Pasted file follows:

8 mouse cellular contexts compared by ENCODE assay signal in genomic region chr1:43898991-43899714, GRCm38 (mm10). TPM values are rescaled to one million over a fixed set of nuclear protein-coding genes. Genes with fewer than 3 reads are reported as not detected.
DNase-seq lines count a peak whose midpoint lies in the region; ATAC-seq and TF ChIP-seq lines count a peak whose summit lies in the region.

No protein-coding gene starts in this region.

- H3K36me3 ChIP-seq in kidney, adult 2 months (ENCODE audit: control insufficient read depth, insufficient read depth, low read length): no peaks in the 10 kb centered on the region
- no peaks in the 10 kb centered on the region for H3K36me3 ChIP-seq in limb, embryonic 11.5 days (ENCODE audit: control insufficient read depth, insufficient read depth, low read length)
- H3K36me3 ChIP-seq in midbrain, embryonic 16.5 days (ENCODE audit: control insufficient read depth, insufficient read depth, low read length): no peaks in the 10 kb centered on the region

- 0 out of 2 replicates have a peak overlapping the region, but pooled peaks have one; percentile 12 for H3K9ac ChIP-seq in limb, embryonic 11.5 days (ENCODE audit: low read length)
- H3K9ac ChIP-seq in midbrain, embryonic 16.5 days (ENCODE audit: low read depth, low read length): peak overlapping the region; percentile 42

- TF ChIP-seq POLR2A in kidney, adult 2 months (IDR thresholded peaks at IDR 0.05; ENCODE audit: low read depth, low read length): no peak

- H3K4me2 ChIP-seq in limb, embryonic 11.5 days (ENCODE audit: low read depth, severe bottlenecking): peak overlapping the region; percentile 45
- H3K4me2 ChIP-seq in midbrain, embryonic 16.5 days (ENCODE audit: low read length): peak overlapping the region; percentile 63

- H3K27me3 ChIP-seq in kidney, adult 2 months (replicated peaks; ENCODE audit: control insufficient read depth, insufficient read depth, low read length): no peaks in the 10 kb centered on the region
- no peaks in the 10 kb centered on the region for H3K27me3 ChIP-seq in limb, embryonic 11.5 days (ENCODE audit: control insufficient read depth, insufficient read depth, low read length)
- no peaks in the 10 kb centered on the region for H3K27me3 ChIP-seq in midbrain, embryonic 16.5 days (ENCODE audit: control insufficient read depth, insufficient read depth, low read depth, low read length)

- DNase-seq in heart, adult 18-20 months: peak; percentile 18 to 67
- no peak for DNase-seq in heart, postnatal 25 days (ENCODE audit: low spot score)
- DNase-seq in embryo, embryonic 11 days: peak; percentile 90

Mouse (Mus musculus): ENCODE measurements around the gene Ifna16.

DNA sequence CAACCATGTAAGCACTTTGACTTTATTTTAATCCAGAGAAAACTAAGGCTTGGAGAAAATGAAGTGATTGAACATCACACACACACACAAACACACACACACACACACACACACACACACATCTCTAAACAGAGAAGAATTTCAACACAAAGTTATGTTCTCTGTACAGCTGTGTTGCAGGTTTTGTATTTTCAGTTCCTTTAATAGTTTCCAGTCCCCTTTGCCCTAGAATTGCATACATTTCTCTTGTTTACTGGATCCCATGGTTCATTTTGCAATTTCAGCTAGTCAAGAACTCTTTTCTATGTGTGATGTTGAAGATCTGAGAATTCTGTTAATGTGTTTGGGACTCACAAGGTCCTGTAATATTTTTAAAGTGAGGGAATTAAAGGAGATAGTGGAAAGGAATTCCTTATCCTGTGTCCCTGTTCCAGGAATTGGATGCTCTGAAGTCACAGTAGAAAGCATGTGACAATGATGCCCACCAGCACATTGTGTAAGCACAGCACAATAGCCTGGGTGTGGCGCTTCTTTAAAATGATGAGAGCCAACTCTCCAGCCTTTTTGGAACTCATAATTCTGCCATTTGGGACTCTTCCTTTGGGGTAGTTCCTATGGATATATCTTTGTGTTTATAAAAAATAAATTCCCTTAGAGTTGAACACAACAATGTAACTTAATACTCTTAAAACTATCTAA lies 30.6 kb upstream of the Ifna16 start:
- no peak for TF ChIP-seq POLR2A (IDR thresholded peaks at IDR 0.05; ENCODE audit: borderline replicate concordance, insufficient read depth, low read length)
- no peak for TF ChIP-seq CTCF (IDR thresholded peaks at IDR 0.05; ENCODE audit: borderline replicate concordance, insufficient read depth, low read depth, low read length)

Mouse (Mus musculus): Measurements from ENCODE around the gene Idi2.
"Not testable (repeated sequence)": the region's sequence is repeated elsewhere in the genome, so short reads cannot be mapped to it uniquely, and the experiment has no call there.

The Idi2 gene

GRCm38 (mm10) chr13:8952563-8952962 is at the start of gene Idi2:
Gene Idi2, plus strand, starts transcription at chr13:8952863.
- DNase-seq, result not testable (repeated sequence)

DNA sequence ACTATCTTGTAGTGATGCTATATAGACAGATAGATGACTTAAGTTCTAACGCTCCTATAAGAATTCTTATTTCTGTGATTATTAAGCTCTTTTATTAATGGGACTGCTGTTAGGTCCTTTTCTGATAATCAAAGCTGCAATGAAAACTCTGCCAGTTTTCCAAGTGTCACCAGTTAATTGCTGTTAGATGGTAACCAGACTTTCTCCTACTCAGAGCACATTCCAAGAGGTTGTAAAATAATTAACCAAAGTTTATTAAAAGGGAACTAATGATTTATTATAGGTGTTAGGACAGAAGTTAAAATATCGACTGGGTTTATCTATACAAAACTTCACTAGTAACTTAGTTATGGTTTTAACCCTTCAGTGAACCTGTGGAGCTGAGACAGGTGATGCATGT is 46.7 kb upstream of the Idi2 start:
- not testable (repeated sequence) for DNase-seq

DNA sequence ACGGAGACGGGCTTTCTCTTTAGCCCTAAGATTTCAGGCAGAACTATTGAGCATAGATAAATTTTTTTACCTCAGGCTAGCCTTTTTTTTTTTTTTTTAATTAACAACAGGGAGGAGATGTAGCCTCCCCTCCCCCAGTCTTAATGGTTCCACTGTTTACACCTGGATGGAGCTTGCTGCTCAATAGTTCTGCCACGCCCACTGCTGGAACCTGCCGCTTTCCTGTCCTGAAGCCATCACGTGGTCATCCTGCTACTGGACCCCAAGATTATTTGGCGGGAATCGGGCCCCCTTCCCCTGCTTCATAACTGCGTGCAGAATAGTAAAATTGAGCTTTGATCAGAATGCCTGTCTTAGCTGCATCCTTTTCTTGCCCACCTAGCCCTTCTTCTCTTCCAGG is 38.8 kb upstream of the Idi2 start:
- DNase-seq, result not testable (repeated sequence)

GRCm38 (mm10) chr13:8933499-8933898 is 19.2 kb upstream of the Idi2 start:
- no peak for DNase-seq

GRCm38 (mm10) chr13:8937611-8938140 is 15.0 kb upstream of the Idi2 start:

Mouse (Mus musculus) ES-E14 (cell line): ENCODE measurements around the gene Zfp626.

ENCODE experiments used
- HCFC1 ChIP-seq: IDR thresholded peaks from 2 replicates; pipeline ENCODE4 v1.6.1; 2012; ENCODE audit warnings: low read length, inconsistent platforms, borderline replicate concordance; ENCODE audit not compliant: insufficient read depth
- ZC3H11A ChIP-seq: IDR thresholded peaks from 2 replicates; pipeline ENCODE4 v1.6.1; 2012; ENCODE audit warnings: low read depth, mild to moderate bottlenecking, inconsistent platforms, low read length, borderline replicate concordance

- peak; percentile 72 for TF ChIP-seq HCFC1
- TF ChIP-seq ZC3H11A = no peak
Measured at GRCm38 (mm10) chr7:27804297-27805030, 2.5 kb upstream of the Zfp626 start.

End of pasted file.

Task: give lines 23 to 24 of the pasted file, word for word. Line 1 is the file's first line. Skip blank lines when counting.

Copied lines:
"Not testable (repeated sequence)": the region's sequence is repeated elsewhere in the genome, so short reads cannot be mapped to it uniquely, and the experiment has no call there.

The Idi2 gene